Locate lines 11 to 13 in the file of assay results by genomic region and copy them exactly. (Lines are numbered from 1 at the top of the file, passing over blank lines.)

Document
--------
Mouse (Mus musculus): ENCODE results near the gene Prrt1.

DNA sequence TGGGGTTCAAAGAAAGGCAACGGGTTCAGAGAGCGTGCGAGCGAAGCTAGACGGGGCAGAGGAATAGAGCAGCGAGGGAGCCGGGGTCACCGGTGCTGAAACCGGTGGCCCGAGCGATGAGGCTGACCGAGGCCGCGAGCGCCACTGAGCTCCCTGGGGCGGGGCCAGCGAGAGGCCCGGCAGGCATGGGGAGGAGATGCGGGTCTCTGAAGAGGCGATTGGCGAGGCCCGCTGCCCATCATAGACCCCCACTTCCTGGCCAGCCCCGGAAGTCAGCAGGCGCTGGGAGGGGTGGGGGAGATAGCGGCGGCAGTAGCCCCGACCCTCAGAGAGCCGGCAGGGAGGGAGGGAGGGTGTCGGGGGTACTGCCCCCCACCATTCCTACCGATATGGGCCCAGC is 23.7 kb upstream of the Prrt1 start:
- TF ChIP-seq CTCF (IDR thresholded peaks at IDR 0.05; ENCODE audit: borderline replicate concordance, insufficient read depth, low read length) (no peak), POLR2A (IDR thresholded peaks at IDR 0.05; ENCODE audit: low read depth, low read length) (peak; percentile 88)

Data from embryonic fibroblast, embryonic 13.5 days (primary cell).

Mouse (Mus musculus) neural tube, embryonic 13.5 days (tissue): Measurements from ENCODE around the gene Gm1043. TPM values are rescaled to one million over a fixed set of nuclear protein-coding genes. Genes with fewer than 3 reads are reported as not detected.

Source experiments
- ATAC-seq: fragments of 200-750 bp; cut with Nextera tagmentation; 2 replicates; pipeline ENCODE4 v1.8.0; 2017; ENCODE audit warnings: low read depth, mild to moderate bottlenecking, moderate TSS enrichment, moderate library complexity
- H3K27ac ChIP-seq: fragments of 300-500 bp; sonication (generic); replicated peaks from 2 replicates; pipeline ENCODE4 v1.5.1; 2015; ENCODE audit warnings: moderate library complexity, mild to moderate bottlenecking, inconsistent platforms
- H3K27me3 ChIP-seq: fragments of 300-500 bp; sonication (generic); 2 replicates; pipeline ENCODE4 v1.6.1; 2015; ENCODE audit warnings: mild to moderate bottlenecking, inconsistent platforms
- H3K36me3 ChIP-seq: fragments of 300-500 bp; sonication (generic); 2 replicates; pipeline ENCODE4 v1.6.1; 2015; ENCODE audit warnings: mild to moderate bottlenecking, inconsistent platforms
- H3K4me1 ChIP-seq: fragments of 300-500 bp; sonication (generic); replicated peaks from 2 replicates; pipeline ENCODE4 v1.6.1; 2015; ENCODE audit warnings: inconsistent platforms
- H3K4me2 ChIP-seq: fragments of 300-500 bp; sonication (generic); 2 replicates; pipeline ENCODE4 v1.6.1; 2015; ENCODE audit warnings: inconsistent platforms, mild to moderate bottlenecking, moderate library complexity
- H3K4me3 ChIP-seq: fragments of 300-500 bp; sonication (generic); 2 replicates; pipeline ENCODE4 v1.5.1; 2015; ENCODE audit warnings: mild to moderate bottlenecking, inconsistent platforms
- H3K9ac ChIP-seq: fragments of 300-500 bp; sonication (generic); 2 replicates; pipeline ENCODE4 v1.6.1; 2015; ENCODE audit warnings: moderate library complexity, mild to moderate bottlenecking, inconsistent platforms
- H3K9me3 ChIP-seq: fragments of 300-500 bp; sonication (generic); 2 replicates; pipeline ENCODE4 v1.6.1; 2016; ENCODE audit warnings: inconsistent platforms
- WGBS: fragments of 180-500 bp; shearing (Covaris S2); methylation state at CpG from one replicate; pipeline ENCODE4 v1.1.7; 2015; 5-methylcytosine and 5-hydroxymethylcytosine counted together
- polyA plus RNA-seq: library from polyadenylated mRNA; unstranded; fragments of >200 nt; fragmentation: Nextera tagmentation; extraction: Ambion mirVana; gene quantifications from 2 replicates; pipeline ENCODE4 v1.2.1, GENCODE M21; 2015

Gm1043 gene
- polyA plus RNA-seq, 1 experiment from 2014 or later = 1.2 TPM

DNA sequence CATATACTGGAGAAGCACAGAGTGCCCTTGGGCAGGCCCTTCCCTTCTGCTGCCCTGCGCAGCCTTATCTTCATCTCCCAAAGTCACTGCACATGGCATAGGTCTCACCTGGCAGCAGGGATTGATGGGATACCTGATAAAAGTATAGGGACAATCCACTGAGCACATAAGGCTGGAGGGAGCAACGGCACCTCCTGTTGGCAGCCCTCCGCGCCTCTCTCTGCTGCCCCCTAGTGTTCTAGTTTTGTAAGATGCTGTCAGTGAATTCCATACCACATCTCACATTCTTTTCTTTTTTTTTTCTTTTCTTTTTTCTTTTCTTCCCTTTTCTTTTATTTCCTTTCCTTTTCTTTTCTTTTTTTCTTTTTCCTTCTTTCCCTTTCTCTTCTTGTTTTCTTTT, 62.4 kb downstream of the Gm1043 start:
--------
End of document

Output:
- H3K4me1 ChIP-seq: fragments of 300-500 bp; sonication (generic); replicated peaks from 2 replicates; pipeline ENCODE4 v1.6.1; 2015; ENCODE audit warnings: inconsistent platforms
- H3K4me2 ChIP-seq: fragments of 300-500 bp; sonication (generic); 2 replicates; pipeline ENCODE4 v1.6.1; 2015; ENCODE audit warnings: inconsistent platforms, mild to moderate bottlenecking, moderate library complexity
- H3K4me3 ChIP-seq: fragments of 300-500 bp; sonication (generic); 2 replicates; pipeline ENCODE4 v1.5.1; 2015; ENCODE audit warnings: mild to moderate bottlenecking, inconsistent platforms